Dongle jokes and a tweet lead to firings, threats, DDoS attacks
A developer tweets her objection to jokes told at a conference, leading to the dismissal of one of the men -- and herself as well.
What started as a handful of off-color jokes by two men at a developer conference has led to cyberattacks, death threats, and the firing of two people, including the woman who originally reported the incident.
It all started Sunday at the PyCon event in Santa Clara, Calif., when Adria Richards, a developer evangelist for e-mail vendor SendGrid, overheard some jokes being told by two men seated immediately behind her at the conference, which is for people working on the Python programming language. The two allegedly made jokes about "forking" in a sexual manner and "big dongles."
Offended by the comments, Richards turned around in her seat and snapped a photo of the men, which she proceeded to tweet, with the message: "Not Cool. Jokes about forking repo's in a sexual way and big dongles. Right behind me #pycon."
In a blog post in which she details the encounter at the conference, Richards writes that she "was going to let it go... but like Popeye, I couldn't 'stands it no more' because of what happened."
Richards said that she was moved to act by a photo on the stage of a young girl who had been in the conference's Young Coders workshop, at which Richards said she volunteered.
"I realized I had to do something or she would never have the chance to learn and love programming because the ass clowns behind me would make it impossible for her to do so," she wrote in her blog.
After tweeting the photo, she sent a followup tweet that said "Can someone talk to these guys about their conduct? I'm in lightning talks, top right near stage, 10 rows back #pycon."
She notes on her blog that the conference's code of conduct states that "offensive jokes are not appropriate for PyCon."
Richards concluded her blog by saying she was taking a stand for the next generation of coders.
"Yesterday the future of programming was on the line and I made myself heard," she wrote
The man on the left side of the image was subsequently fired by PlayHaven, one of the sponsors of the conference. His dismissal was confirmed by PlayHaven CEO Andy Yang in a blog post today.
PlayHaven had an employee who was identified as making inappropriate comments at PyCon, and as a company that is dedicated to gender equality and values honorable behavior, we conducted a thorough investigation. The result of this investigation led to the unfortunate outcome of having to let this employee go.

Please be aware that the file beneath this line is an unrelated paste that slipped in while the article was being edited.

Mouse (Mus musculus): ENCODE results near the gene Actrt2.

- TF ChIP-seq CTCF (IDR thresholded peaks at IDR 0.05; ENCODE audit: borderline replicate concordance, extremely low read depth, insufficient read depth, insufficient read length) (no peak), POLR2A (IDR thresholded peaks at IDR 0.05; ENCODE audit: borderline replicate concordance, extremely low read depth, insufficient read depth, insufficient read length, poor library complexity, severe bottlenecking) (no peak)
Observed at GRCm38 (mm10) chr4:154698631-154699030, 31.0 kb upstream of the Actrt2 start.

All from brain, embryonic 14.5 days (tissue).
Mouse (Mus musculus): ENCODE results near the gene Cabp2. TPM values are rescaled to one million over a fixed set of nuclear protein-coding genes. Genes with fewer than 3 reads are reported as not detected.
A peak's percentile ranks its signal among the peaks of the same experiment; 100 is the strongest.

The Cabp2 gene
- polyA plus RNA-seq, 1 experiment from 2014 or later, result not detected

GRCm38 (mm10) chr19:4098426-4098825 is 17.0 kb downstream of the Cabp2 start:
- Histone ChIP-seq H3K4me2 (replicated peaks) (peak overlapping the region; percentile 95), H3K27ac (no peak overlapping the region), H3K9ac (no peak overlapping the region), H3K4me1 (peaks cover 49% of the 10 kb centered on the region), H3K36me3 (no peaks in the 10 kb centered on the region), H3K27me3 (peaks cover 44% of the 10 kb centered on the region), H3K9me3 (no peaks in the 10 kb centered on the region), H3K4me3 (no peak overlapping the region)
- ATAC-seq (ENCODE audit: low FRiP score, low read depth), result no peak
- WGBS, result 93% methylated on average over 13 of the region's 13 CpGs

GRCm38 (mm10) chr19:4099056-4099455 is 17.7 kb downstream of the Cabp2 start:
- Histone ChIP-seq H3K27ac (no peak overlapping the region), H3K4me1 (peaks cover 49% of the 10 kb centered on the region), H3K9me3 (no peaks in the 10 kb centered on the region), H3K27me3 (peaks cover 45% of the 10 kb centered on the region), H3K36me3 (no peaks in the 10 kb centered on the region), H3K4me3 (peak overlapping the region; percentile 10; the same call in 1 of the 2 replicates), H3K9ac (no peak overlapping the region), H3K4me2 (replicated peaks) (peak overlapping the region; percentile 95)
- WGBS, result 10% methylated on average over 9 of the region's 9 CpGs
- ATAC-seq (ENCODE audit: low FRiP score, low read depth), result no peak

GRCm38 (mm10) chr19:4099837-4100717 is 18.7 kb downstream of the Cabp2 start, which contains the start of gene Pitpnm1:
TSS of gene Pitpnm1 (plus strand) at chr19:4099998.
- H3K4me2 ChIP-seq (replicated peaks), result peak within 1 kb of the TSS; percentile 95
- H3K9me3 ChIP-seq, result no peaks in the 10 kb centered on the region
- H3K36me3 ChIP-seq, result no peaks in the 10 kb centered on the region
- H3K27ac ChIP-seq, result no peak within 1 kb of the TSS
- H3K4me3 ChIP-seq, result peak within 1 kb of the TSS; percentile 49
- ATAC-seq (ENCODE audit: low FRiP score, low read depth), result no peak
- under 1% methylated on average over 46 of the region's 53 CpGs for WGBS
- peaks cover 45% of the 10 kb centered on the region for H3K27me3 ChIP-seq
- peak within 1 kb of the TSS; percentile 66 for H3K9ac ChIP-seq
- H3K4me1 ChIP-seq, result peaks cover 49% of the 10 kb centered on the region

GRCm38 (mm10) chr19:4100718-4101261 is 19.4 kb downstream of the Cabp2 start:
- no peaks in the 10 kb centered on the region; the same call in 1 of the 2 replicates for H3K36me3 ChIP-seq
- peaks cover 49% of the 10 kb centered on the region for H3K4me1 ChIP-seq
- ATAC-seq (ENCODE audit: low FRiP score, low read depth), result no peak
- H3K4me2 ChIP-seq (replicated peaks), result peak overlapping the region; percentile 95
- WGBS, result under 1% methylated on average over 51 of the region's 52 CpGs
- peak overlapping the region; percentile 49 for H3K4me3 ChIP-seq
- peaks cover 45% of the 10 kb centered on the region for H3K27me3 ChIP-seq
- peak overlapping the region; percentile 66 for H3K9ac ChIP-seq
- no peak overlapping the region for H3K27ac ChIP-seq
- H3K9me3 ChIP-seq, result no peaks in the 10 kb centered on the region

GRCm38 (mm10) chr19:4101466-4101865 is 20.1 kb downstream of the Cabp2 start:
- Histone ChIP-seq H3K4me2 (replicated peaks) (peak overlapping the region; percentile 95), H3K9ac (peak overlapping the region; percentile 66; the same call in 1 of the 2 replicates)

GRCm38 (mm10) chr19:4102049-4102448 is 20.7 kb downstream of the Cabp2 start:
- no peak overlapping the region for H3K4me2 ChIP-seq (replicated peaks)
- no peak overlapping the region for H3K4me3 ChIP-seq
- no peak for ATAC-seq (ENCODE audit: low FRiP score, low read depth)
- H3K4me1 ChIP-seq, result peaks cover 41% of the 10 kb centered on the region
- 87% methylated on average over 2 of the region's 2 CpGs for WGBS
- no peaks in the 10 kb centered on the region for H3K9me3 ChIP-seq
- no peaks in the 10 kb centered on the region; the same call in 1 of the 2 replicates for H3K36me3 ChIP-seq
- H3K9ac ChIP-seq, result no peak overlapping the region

The other man in the photo has been identified as Alex Reid, whom Yang said was "still with the company and a valued employee."
In an apology posted to Hacker News, the man who was fired presented his side of the story.
Hi, I'm the guy who made a comment about big dongles. First of all I'd like to say I'm sorry. I really did not mean to offend anyone and I really do regret the comment and how it made Adria feel. She had every right to report me to staff, and I defend her position. However, there is another side to this story. While I did make a big dongle joke about a fictional piece hardware that identified as male, no sexual jokes were made about forking. My friends and I had decided forking someone's repo is a new form of flattery (the highest form being implementation) and we were excited about one of the presenters projects; a friend said "I would fork that guys repo" The sexual context was applied by Adria, and not us.
"She gave me no warning, she smiled while she snapped the pic and sealed my fate," he said. "Let this serve as a message to everyone, our actions and words, big or small, can have a serious impact."
That last statement probably has the greatest resonance now for Richards; she was fired today by SendGrid, which apparently feared for its public image in the wake of the incident at the conference. The Colorado-based cloud e-mail delivery company announced the dismissal in a Facebook post:
Effective immediately, SendGrid has terminated the employment of Adria Richards. While we generally are sensitive and confidential with respect to employee matters, the situation has taken on a public nature. We have taken action that we believe is in the overall best interests of SendGrid, its employees, and our customers. As we continue to process the vast amount of information, we will post something more comprehensive.
SendGrid has since become the target of Internet scorn. The company's Web site was inaccessible for much of the day, presumably the result of a distributed-denial-of service attack.
The hacktivist collective Anonymous claimed responsibility, saying it had "reviewed the situation and rendered judgment using their collective wisdom and experience."
Richards' own blog was also reportedly hit with a DDoS attack, and she was the target of death and rape threats on Twitter, according to VentureBeat, although those tweets seem to have been deleted.
Some that remain demand that she commit suicide, saying "@adriarichards you need to kill youself tranny what you did was wrong." Another said: "@adriarichards You give women everywhere a bad name with your whiny bullshit. I sincerely hope that you kill yourself."
@adriarichards You give women everywhere a bad name with your whiny bullshit. I sincerely hope that you kill yourself.— Tom(@TomIsAJerk) March 21, 2013
Also the target of many critical comments on her blog, Richards was apparently unaware that SendGrid was abandoning her. One of her posts from yesterday says: "@SendGrid supports me."
Updated at 9:30 a.m. PT with link to additional comment from SendGrid on the incident.